verb (used with object)
- to stifle or suffocate, as by smoke or other means of preventing free breathing.
- to extinguish or deaden (fire, coals, etc.) by covering so as to exclude air.
- to cover closely or thickly; envelop: to smother a steak with mushrooms.
- to suppress or repress: to smother feelings.
- Cookery. to steam (food) slowly in a heavy, tightly closed vessel with a minimum of liquid: smothered chicken and onions.
verb (used without object)
- to become stifled or suffocated; be prevented from breathing.
- to be stifled; be suppressed or concealed.
- dense, stifling smoke.
- a smoking or smoldering state, as of burning matter.
- dust, fog, spray, etc., in a dense or enveloping cloud.
- an overspreading profusion of anything: a smother of papers.
- to suffocate or stifle by cutting off or being cut off from the air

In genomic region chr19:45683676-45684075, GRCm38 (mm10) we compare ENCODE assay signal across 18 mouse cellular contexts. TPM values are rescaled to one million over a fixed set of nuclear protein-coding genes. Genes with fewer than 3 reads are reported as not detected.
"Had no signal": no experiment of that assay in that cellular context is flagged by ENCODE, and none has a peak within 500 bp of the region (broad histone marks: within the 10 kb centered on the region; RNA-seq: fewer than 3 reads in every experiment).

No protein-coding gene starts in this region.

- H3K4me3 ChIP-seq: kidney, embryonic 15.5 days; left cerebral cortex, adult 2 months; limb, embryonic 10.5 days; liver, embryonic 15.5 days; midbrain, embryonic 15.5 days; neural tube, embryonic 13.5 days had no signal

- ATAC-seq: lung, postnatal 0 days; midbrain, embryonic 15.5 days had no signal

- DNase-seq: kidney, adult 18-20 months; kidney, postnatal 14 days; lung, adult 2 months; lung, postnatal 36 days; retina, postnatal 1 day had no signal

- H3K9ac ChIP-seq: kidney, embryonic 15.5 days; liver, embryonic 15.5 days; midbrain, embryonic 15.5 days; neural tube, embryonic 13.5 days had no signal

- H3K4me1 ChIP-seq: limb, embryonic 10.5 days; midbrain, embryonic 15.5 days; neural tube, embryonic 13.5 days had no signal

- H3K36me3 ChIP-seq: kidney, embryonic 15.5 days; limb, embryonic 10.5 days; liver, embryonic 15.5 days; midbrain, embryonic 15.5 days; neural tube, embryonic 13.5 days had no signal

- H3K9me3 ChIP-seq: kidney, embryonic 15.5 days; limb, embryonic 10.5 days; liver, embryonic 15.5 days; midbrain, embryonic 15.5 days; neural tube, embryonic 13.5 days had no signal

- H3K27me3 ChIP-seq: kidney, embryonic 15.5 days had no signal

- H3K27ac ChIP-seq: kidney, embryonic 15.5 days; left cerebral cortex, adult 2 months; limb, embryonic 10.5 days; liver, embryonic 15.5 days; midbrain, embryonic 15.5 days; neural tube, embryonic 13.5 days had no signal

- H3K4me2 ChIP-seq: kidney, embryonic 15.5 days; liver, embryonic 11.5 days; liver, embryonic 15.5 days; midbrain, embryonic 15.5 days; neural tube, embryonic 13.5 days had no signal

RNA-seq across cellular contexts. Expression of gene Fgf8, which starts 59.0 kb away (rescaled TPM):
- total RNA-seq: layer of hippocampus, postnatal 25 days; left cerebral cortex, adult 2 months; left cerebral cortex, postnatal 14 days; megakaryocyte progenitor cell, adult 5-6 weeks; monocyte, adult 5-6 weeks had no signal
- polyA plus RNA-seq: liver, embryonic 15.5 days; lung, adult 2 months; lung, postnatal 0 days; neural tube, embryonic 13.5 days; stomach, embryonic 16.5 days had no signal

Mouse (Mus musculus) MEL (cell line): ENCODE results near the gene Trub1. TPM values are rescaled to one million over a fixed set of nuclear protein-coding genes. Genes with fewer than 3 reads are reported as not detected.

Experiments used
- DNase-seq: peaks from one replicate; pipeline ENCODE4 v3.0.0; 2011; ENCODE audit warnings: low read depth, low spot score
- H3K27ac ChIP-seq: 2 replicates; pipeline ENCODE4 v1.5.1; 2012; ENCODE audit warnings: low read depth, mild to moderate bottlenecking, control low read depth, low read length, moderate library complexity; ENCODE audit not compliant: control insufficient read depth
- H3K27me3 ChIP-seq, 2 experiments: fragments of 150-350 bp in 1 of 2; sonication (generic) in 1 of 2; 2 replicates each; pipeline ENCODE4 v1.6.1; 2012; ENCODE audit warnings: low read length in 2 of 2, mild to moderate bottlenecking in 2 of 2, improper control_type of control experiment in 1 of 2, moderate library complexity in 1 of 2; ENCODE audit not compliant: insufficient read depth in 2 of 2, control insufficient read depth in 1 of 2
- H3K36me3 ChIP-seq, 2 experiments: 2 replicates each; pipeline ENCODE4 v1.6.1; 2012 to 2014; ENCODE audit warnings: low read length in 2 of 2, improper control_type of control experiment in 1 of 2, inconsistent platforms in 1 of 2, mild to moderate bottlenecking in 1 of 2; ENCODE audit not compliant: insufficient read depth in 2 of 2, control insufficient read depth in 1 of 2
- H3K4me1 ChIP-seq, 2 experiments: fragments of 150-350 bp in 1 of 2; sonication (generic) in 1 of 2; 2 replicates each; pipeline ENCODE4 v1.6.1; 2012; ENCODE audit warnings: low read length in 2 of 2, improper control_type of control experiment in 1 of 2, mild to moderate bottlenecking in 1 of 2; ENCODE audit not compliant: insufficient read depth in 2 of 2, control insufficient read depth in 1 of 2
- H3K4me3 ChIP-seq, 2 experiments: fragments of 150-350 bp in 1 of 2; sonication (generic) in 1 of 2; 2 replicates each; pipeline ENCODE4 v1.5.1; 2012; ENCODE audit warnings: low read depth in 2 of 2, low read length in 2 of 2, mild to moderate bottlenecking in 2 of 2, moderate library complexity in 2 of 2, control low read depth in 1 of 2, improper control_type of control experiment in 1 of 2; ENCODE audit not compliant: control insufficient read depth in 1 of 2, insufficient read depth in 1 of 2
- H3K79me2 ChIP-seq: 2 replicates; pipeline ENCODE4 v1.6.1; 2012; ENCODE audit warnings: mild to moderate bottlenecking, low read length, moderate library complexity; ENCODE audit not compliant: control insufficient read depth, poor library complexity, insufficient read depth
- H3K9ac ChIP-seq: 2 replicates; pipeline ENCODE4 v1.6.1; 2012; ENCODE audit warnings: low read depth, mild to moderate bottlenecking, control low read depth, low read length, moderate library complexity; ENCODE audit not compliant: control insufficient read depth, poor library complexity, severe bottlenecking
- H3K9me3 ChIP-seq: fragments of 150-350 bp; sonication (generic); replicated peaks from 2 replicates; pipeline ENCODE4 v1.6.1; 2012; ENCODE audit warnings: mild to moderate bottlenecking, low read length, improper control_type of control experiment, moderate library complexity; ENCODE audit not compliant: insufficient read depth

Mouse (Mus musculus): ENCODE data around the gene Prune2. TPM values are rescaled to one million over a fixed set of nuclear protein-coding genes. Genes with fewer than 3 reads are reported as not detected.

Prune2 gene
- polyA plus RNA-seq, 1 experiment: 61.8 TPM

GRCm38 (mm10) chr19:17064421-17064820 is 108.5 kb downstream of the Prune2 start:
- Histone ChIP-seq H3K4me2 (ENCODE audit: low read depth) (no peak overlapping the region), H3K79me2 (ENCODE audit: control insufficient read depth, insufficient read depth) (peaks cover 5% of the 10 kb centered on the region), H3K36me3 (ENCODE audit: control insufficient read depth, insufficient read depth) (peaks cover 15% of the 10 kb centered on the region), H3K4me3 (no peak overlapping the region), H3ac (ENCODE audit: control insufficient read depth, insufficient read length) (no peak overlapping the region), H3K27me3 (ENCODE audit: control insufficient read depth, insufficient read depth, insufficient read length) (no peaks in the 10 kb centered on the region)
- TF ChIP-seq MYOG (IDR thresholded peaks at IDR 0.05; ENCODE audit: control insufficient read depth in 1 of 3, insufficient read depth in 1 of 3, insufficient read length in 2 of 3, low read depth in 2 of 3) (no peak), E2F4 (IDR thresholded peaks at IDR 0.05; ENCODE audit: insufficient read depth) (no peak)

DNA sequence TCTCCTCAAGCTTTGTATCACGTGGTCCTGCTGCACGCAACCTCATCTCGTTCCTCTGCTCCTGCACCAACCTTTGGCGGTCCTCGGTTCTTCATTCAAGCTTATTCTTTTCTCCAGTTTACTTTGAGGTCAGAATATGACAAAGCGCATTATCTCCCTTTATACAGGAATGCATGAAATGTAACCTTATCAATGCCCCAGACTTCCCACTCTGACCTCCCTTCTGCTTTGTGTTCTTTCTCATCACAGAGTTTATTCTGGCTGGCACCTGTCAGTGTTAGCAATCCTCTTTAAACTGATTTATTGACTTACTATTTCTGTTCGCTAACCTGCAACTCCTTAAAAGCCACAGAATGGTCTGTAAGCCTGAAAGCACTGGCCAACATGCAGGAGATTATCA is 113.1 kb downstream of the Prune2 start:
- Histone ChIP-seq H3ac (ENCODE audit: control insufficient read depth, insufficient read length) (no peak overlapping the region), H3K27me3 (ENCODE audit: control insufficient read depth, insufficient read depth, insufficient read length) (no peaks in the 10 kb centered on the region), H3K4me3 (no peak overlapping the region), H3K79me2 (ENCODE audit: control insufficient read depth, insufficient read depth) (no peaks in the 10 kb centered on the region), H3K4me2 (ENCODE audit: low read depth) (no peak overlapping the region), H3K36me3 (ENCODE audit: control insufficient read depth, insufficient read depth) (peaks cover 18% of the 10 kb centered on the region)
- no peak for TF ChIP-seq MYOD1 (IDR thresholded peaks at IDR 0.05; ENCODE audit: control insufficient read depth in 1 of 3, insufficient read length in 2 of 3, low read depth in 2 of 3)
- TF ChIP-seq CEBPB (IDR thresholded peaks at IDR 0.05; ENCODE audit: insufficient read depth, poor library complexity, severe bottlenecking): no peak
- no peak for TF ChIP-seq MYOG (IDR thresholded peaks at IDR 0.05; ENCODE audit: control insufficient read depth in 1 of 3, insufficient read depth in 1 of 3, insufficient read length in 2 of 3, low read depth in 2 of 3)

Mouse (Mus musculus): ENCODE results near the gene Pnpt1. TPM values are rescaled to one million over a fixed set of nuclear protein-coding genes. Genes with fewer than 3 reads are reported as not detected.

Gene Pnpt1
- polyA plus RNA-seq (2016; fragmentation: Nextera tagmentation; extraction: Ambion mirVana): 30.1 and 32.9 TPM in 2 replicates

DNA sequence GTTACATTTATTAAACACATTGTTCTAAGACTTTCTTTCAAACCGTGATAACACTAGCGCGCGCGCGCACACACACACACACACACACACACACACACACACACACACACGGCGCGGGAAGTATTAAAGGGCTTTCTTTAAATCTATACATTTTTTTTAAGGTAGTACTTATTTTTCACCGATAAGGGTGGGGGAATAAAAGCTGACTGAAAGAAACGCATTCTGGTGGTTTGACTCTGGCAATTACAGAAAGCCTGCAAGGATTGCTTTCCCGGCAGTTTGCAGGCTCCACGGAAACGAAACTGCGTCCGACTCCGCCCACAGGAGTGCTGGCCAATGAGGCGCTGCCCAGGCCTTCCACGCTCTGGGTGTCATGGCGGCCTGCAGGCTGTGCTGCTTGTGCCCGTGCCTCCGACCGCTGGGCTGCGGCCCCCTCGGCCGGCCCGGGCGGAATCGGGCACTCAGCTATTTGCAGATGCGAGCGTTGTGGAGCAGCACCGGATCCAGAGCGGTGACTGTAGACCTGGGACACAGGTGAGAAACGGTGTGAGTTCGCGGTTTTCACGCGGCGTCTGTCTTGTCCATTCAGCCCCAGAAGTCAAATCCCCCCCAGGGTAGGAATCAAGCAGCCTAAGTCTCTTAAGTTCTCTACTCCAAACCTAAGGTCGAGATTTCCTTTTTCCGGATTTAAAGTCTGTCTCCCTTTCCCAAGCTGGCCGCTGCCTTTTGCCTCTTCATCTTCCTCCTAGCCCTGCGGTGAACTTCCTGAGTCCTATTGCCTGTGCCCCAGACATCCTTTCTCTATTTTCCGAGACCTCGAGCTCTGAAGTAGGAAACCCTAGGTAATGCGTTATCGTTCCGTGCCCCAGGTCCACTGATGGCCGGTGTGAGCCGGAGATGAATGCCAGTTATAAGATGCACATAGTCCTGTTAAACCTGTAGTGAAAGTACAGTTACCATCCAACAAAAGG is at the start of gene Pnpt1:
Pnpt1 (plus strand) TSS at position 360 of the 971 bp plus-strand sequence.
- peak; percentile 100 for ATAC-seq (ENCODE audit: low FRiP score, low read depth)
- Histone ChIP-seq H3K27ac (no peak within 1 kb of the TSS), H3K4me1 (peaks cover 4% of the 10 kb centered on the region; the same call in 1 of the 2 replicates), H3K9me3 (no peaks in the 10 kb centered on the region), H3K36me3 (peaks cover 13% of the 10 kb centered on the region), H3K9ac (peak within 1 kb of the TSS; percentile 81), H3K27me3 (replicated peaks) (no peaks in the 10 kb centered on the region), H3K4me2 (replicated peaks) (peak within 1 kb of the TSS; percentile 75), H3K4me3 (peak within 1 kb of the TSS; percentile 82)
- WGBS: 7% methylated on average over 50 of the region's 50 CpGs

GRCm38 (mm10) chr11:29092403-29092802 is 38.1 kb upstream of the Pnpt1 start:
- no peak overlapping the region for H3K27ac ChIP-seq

- (tr) to surround (with) or envelop (in)he smothered her with love
- (tr) to extinguish (a fire) by covering so as to cut it off from the air
- to be or cause to be suppressed or stifledsmother a giggle
- (tr) to cook or serve (food) thickly covered with sauce, etc
- anything, such as a cloud of smoke, that stifles
- a profusion or turmoil
- archaic a state of smouldering or a smouldering fire
c.1200, “to suffocate with smoke,” from smother (n.), earlier smorthre “dense, suffocating smoke” (late 12c.), from stem of Old English smorian “to suffocate, choke, strangle, stifle,” cognate with Middle Dutch smoren, German schmoren; possibly connected to smolder. Meaning “to kill by suffocation in any manner” is from 1540s; sense of “to extinguish a fire” is from 1590s. Sense of “stifle, repress” is first recorded 1570s; meaning “to cover thickly (with some substance)” is from 1590s. Related: Smothered; smothering.